Rainbow ice chalk and 3 other easy child-led science experiments

July 15 2013 | offbeatbride
Photos by Stephanie Kaloi.

We're big fans of science experiments and experiences in our home so I'm always on the lookout for fun things to try. I found these experiments at Reading Confetti and Science Bob, and knew we had to try them. I feel like it's only fair to warn you that each of these experiments has a certain degree of mess involved — there's a lot of corn starch in this post.

Without futher ado, let's get messy:

Rainbow Ice Chalk

What you need

  • corn starch
  • water
  • food coloring
  • ice tray

How you do it

  1. Mix together equal parts corn starch and water
  2. Add food coloring
  3. Freeze
  4. Take it outside and experiment!

Make clouds

My kid is a big fan of Bill Nye the Science Guy, and while watching the episode about water cycles he asked if we could make our own clouds. I figured we likely could, and found this video tutorial pretty quickly. Here's a photo version:

What you need

  • a jar of water
  • matches
  • spoon
  • tray of ice

How you do it

  1. To see cloud better, put black construction paper behind jar (or some other dark backdrop)
  2. Place match and lid on a table next to open jar.
  3. Heat about a cup of water to boiling, enough for it to steam plenty.
  4. CAREFULLY pour water in jar (make sure the jar isn't cold so the expanding glass doesn't shatter).
  5. Light match or paper (if using paper, first roll it up tightly so it burns more slowly).
  6. Extinguish lit object to cause smoking, then quickly drop into jar and cover.
  7. Watch cloud form.

Make a parachute

What you need

  • plastic bag
  • scissors
  • string
  • willing participant (tip: don't use a hard, plastic toy. Especially don't use a toy your husband has had since he was a small child, or be prepared to scurry to Ebay to buy a new one like, immediatley after launch.)

How you do it

  1. Cut your plastic bag into an octagon (I did this, but older kids could do this themselves. Bonus round: talk about shapes!)
  2. Attach string to the bag. I poked a hole with a thumbtack and threaded the embroidery thread through.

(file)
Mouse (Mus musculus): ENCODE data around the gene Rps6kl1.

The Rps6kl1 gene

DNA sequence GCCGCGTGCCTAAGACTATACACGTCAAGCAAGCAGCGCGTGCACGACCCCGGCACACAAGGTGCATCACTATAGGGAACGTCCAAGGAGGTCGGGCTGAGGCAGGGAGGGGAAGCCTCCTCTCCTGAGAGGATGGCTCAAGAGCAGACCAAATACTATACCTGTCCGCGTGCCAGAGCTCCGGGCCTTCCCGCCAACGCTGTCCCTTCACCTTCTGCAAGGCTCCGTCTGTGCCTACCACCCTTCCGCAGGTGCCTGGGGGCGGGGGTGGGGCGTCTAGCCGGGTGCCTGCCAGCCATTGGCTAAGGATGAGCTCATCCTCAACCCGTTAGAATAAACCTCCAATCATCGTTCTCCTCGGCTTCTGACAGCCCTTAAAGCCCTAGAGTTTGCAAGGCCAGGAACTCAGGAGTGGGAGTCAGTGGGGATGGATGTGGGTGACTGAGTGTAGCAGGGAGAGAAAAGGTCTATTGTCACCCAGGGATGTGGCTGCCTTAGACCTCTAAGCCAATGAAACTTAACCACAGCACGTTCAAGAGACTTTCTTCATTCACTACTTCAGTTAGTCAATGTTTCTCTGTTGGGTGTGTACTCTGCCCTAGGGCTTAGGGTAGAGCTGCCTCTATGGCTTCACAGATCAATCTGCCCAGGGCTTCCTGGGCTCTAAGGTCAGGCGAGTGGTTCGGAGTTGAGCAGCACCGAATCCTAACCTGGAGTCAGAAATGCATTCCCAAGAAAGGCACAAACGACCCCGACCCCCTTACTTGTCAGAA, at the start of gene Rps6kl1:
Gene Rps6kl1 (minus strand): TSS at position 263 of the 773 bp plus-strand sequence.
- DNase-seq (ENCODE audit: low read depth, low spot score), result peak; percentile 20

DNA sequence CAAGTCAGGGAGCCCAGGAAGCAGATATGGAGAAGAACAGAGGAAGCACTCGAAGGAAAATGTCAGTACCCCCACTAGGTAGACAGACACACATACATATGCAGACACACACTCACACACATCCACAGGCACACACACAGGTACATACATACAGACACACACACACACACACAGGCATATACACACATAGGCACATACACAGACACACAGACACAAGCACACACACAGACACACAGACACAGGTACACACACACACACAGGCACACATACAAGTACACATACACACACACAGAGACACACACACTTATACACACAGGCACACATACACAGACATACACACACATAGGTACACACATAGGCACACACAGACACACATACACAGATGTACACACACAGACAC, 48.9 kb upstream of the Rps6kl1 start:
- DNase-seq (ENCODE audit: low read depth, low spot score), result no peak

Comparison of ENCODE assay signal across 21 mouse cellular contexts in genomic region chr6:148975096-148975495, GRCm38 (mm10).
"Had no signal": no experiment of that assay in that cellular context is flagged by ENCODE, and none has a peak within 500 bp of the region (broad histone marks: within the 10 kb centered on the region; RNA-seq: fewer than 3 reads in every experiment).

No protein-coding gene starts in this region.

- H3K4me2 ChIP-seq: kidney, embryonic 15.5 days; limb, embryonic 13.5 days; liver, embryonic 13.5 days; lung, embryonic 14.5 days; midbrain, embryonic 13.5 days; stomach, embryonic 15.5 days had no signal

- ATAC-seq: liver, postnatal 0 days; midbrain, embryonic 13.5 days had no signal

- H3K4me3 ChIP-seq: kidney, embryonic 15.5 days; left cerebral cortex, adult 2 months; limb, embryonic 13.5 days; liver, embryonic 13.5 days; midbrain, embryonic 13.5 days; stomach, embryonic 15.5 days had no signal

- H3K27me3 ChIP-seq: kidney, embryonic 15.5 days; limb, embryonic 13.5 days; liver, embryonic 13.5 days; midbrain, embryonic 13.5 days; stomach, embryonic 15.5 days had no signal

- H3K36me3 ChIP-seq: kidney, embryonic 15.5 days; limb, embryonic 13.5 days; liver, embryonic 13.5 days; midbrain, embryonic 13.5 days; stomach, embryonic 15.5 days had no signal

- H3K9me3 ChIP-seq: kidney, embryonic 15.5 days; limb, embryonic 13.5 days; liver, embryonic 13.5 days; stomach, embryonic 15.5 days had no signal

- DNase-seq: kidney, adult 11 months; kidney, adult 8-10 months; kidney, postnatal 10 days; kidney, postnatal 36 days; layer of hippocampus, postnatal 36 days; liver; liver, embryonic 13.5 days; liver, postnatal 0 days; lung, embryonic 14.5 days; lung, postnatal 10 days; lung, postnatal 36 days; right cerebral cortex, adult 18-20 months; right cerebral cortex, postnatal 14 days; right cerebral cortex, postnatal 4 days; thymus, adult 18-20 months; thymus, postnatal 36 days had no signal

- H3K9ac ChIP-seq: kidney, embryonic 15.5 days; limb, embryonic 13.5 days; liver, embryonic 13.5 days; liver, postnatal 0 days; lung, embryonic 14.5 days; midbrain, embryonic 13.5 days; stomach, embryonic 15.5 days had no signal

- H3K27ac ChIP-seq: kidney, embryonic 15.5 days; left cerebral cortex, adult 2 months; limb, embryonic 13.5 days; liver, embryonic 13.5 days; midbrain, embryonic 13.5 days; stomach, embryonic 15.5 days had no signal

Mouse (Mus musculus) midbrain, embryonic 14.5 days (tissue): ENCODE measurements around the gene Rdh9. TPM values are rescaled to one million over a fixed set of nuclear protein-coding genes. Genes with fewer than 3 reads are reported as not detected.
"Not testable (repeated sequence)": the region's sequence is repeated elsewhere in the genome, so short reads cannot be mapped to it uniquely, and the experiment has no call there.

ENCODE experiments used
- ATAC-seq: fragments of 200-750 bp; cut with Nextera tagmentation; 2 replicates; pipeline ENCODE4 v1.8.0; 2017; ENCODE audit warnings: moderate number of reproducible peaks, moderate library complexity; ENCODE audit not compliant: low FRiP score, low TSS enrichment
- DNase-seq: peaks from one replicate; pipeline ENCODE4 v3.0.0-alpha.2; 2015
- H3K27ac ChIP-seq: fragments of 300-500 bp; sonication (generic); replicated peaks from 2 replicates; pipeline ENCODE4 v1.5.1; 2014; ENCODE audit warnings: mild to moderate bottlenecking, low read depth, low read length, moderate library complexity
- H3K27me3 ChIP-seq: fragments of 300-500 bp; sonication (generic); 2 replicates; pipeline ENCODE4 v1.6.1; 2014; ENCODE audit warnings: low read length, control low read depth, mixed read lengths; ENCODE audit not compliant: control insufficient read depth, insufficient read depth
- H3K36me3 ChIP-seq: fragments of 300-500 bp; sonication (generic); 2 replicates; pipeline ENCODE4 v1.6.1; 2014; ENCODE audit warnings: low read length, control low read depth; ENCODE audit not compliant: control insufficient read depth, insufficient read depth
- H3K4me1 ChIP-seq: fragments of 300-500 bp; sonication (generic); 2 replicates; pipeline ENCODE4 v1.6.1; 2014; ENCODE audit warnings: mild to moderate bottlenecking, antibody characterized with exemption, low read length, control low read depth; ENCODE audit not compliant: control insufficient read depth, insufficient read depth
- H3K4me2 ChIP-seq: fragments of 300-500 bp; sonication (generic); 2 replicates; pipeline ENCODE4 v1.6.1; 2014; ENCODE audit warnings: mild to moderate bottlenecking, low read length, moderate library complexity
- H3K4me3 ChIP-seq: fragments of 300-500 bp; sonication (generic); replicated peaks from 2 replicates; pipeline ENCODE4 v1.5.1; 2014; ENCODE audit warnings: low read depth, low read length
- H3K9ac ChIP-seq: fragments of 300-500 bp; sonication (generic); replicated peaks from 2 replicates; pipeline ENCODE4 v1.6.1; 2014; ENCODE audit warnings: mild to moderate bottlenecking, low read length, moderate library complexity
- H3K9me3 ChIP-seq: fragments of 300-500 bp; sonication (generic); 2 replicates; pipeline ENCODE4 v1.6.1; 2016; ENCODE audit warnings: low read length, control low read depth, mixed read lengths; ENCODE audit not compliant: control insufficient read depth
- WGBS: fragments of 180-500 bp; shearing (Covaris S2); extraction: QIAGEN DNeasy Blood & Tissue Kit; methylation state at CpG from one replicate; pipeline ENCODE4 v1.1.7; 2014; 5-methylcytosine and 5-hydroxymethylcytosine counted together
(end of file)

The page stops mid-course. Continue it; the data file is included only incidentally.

3. Launch your parachute
  4. Succeed or fail! As you can see, Spidey didn't quite do so well, but my son and I both yelled, "In the name of SCIENCE!" when we were finished.

Quicksand

What you need

  • corn starch
  • water
  • spoon
  • bowl

How you do it

  1. Mix one cup of corn starch and 2/3 cup of water.
  2. Stir
  3. Adjust levels if necessary, mixture should be solid when you pick it up, liquid when dripping.
  4. Have fun/make a mess. Seriously, here's what my kitchen looked like after my son was finished:

I only had to mop three times to get it up. THREE TIMES. If you don't like messes, don't do this. Luckily I don't mind them… too much.

There are tons more experiments here — get nerdy!

  1. Yay science!

    One tip I want to pass on for anyone looking for science experiments/demonstrations for their kids. If you're not particularly savvy in science yourself, don't use pinterest. The amount of misinformation I have seen on there (most troubling is when they're pinned on homeschooling boards ๐Ÿ˜ ) is insane. And I'm not just talking about the fact there are a fair number of creationists on pinterest – no, they are attempting to do things such as say that making a rootbeer float is a chemical reaction.

    2 agree
    • Totally agree! I found the ice chalk on Pinterest and liked it a lot, but the rest are from the site linked at the bottom. ๐Ÿ™‚

  2. I saw on some blog (and of course now I can't remember which to link it) a recipe for ice chalk that replaced some of the cornstarch with baking soda – maybe half? or a quarter? Then after the kids are done drawing, they can squirt vinegar on it to make it bubble and fizz.

    1 agrees
  3. Due to the size of my browser window, I could only see the top half of the final picture…
    "Ha thats not a mess!!"
    *scroll down*
    "Oh…"

    1 agrees

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